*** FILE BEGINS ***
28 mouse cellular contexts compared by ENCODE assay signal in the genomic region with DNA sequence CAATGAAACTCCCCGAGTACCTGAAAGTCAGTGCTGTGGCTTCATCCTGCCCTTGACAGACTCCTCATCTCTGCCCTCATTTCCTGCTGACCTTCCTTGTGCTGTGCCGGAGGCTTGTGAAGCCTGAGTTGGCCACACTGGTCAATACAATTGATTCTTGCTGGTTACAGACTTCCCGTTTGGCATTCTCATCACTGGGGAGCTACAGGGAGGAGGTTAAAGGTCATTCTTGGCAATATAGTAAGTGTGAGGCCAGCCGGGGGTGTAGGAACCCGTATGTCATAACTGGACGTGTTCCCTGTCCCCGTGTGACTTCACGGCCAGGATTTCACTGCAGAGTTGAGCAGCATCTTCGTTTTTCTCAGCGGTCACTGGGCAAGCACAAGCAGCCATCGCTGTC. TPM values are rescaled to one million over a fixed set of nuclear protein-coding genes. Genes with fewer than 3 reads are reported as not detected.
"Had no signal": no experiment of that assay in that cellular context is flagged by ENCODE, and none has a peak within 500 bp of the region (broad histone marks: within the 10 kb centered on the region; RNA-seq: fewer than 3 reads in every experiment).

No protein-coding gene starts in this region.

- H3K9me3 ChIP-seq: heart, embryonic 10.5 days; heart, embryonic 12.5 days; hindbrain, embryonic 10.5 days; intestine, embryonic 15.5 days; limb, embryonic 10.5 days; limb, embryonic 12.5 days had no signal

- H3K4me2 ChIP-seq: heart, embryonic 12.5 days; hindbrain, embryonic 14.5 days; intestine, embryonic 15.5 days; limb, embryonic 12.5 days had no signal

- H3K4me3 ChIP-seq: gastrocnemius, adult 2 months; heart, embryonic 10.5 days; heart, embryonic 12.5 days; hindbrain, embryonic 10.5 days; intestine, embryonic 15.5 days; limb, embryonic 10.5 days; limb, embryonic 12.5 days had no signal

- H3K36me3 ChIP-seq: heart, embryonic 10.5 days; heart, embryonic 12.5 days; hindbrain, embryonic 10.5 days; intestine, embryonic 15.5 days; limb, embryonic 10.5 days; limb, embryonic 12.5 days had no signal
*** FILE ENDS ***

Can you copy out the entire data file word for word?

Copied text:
28 mouse cellular contexts compared by ENCODE assay signal in the genomic region with DNA sequence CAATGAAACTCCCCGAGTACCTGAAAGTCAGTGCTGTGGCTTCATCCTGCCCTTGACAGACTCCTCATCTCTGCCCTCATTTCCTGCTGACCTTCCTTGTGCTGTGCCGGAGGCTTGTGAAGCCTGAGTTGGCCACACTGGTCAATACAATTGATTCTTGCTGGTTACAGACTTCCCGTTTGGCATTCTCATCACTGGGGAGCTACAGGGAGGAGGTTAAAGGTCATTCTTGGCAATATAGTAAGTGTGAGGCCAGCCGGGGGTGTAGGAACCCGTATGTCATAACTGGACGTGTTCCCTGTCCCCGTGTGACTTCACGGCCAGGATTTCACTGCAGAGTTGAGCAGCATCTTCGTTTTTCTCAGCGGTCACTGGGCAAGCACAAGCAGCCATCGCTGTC. TPM values are rescaled to one million over a fixed set of nuclear protein-coding genes. Genes with fewer than 3 reads are reported as not detected.
"Had no signal": no experiment of that assay in that cellular context is flagged by ENCODE, and none has a peak within 500 bp of the region (broad histone marks: within the 10 kb centered on the region; RNA-seq: fewer than 3 reads in every experiment).

No protein-coding gene starts in this region.

- H3K9me3 ChIP-seq: heart, embryonic 10.5 days; heart, embryonic 12.5 days; hindbrain, embryonic 10.5 days; intestine, embryonic 15.5 days; limb, embryonic 10.5 days; limb, embryonic 12.5 days had no signal

- H3K4me2 ChIP-seq: heart, embryonic 12.5 days; hindbrain, embryonic 14.5 days; intestine, embryonic 15.5 days; limb, embryonic 12.5 days had no signal

- H3K4me3 ChIP-seq: gastrocnemius, adult 2 months; heart, embryonic 10.5 days; heart, embryonic 12.5 days; hindbrain, embryonic 10.5 days; intestine, embryonic 15.5 days; limb, embryonic 10.5 days; limb, embryonic 12.5 days had no signal

- H3K36me3 ChIP-seq: heart, embryonic 10.5 days; heart, embryonic 12.5 days; hindbrain, embryonic 10.5 days; intestine, embryonic 15.5 days; limb, embryonic 10.5 days; limb, embryonic 12.5 days had no signal